Types of Depression: 4 Common Distinctions

13 September, 2020
If you think you might be depressed, try to seek help from the people around you and get professional help as soon as possible. It's essential that you avoid isolating yourself, and try to keep an open line of communication.

There are many different types of depression, several of which are relatively common. Depression is a psychological disorder characterized by feelings of profound sadness, and can cause a number of other physiological symptoms. While it can have a number of underlying causes, it’s usually due to a combination of biological, psychological and social factors.

According to the World Health Organization (WHO), “depression can become chronic or recurrent, and may have a significant impact on performance at work or school, and one’s ability to cope with everyday life.”

Moreover, certain types of depression tend to occur more frequently than others. Read on to find out more.

Types of depression

Most of us are only really familiar with one kind of depression: depression that manifests as symptoms such as intense sadness, which can prevent sufferers from leading a normal daily life.

They may struggle to get out of bed, or feel unable to participate in normal everyday activities. In some cases, things that used to excite them now leave them feeling indifferent…

What you might not know is that there are many different types of depression. Familiarizing yourself with some of the most common types will give you a greater understanding of how you or others might react if they suffer from the condition, and the best course of action to take. Below, you will discover the 4 most common types of depression.

Types of depression.

1. Major depression

Also known as clinical depression, major depression is perhaps the best-known of all the different varieties. Those who suffer from major depression usually lose interest in normal daily activities, even those that are pleasant. Symptoms of this type of depression include:

  • Feeling useless.
  • Lack of energy.
  • Trouble sleeping.
  • Changes in weight or appetite.
  • Thoughts of death or suicide.

Read: 5 tips to prevent depression

2. Bipolar depression

Someone with bipolar disorder will alternate between manic and depressive phases. During depressive phases, they will normally display many of the symptoms associated with major depression; during manic phases, they may feel euphoric. This can confuse the people around them, as they often don’t know what to expect.

In many ways, manic symptoms are the opposite of those seen in cases of major depression. These include:

  • High self-esteem.
  • Grandiose ideas.
  • Reduced need for sleep.
  • Racing thoughts and increased energy.
  • Excessive pursuit of pleasure, including hypersexuality, overspending and risk taking.

While manic symptoms don’t usually last long, they can lead to self-destructive behavior, and are often followed by a period of depression.

3. Persistent depressive disorder

Formerly known as dysthymia, this type of depression refers to a low mood that lasts for at least two years. However, symptoms may not be quite as severe as those seen in patients with major depression.

Many people with this kind of depression manage to function well on a day-to-day basis, but feel depressed or unhappy the majority of the time. Other depressive symptoms may include changes in appetite or sleeping patterns, low self-esteem, lack of energy, or feelings of hopelessness.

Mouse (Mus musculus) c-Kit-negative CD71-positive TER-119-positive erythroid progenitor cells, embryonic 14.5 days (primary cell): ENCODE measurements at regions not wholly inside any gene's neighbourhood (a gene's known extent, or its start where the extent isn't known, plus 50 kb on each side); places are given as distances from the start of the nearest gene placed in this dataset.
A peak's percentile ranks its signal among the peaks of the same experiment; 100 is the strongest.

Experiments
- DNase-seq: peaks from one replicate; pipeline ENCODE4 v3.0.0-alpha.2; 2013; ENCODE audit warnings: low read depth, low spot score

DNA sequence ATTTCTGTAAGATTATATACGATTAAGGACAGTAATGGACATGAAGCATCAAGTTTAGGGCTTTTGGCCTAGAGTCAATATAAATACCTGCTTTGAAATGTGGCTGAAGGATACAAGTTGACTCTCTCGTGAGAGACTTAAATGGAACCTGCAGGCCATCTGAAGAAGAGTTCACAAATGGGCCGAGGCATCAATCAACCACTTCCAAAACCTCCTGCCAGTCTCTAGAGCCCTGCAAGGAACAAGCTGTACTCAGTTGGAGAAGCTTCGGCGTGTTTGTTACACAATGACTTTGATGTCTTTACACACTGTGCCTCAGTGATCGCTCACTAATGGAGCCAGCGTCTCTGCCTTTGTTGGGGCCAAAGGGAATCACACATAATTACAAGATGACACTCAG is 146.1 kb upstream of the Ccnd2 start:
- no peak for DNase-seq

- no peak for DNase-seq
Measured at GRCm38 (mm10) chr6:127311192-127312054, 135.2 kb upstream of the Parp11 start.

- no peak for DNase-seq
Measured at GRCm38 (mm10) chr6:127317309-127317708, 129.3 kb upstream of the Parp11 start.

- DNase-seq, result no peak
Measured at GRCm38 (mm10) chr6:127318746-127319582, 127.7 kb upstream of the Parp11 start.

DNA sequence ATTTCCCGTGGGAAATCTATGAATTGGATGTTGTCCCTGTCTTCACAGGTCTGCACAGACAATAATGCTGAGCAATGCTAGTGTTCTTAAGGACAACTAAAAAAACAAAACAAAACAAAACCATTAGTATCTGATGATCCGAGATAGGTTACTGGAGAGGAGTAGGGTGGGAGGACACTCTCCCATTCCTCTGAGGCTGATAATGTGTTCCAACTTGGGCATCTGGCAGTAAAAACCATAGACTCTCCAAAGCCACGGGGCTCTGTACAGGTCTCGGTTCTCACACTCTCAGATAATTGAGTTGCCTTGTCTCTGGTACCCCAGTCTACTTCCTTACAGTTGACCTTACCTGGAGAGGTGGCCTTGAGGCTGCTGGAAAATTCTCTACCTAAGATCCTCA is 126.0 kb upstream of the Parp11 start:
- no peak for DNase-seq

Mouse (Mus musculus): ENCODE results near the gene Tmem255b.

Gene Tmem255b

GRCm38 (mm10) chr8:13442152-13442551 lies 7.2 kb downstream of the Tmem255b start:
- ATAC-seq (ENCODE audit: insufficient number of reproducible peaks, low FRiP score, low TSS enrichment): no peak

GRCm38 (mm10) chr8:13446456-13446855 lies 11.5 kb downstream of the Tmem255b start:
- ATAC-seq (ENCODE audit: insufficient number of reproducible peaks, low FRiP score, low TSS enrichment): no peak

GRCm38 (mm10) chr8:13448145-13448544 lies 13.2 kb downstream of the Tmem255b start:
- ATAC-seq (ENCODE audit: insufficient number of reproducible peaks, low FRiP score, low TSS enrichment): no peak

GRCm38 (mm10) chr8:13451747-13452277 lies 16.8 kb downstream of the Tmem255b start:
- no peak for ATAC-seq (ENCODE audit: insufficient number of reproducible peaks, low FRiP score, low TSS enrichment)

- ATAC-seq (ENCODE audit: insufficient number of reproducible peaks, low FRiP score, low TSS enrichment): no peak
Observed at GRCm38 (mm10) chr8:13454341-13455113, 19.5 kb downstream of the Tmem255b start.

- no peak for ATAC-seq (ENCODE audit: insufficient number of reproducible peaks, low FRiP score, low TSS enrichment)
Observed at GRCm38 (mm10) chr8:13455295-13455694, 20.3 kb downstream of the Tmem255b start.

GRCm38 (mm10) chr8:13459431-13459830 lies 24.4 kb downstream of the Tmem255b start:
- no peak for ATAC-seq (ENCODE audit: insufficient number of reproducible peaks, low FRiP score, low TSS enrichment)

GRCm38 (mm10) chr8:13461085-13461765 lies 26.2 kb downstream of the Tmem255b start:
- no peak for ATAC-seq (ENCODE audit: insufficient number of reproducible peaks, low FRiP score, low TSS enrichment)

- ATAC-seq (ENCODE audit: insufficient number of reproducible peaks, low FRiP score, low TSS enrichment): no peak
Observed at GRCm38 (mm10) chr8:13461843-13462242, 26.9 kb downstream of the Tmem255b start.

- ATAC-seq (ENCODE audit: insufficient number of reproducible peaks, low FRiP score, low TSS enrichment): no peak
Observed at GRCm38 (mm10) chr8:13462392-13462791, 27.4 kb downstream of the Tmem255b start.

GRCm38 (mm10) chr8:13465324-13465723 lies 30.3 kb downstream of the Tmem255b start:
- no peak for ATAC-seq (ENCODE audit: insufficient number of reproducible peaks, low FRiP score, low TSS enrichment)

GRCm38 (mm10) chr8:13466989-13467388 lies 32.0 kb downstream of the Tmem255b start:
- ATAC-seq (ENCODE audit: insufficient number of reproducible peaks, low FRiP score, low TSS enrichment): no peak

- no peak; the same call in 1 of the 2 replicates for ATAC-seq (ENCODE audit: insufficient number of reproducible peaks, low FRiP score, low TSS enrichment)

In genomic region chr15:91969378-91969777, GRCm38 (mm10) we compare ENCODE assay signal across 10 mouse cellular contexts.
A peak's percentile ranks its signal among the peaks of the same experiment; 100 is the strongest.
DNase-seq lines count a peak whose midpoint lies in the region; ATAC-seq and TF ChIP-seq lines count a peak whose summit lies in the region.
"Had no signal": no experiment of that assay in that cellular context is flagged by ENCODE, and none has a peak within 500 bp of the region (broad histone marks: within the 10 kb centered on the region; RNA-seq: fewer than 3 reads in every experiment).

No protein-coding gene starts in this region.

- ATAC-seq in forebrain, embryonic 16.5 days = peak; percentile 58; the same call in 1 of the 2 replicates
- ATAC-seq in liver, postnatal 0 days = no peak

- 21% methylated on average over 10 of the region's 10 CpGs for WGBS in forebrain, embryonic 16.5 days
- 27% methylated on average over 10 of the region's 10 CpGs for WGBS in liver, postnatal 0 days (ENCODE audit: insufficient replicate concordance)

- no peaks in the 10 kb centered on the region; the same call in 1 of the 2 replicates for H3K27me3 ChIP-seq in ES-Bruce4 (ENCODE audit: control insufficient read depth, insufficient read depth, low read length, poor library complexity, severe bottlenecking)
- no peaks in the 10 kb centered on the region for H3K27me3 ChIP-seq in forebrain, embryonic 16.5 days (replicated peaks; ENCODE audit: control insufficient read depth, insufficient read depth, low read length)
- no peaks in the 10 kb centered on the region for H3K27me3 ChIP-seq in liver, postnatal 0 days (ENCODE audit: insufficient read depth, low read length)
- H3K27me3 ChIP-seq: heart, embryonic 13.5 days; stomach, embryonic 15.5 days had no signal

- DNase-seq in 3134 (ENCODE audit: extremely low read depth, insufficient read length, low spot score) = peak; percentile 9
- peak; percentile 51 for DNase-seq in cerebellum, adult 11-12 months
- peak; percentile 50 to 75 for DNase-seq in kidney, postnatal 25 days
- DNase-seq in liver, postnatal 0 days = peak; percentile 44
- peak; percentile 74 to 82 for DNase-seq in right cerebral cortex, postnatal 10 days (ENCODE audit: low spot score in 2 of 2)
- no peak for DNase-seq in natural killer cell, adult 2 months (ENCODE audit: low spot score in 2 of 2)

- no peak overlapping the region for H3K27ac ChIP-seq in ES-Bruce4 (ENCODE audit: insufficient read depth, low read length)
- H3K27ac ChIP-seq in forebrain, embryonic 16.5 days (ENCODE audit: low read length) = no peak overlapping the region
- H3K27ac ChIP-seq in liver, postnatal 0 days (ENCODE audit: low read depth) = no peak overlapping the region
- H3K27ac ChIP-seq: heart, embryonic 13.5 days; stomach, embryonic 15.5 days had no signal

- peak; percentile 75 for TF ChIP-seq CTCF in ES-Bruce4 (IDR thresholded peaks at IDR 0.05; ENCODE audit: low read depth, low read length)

4. Seasonal affective disorder (SAD)

This type of depression usually occurs as the days get shorter in the fall and winter. Mood swings may be the result of changes in the body’s circadian rhythms, sensitivity to changes in light, or changes in how chemical messengers such as serotonin or melatonin work.

The main form of treatment is light therapy, in which patients sit near a “lightbox” that emits an intense light. Common treatments for depression, such as psychotherapy and medication, can also be effective.

Types of depression: the important thing is to seek help

At first, overcoming depression may seem like an extremely difficult task. However, the key is to seek help as soon as possible.

A therapist and patient.

Whether you have symptoms of seasonal affective disorder or major depression, we would recommend seeking professional help. Battling depression isn’t easy on your own or without expert advice.

If you don’t seek help, you may find yourself starting to withdraw from society, as your depression starts to isolate you. Start by talking, opening up to the people around you. If you don’t feel ready to do that just yet, you could try speaking directly to a professional. That said, you may find it useful to vent to loved ones.

With a little time and patience, you can beat depression. It’ll be tough, for you and the people around you. But even when things seem at their worst, there is always hope. Whatever type of depression you have, you can fight it.

  • Beck, A. T., Rush, A. J., Shaw, B. F., & Emery, G. (1983). Terapia cognitiva de la depresión. Brouwer.
  • Retamal, P. (2003). Depresión clínica y terapéutica. Edit. Mediterráneo.
  • San Molina, L., & Martí, B. A. (2010). Comprender la depresión. Editorial AMAT.
  • Organización Mundial de la Salud (2017). Retrieved 1 April 2020, from https://www.who.int/topics/depression/es/
  • Tratamiento para el trastorno afectivo estacional: elegir una caja de fototerapia. (2018). Retrieved 1 April 2020, from https://www.mayoclinic.org/es-es/diseases-conditions/seasonal-affective-disorder/in-depth/seasonal-affective-disorder-treatment/art-20048298
  • HARVARD MEDICAL SCHOOL. (2017). Six common depression types – Harvard Health. Retrieved 1 April 2020, from https://www.health.harvard.edu/mind-and-mood/six-common-depression-types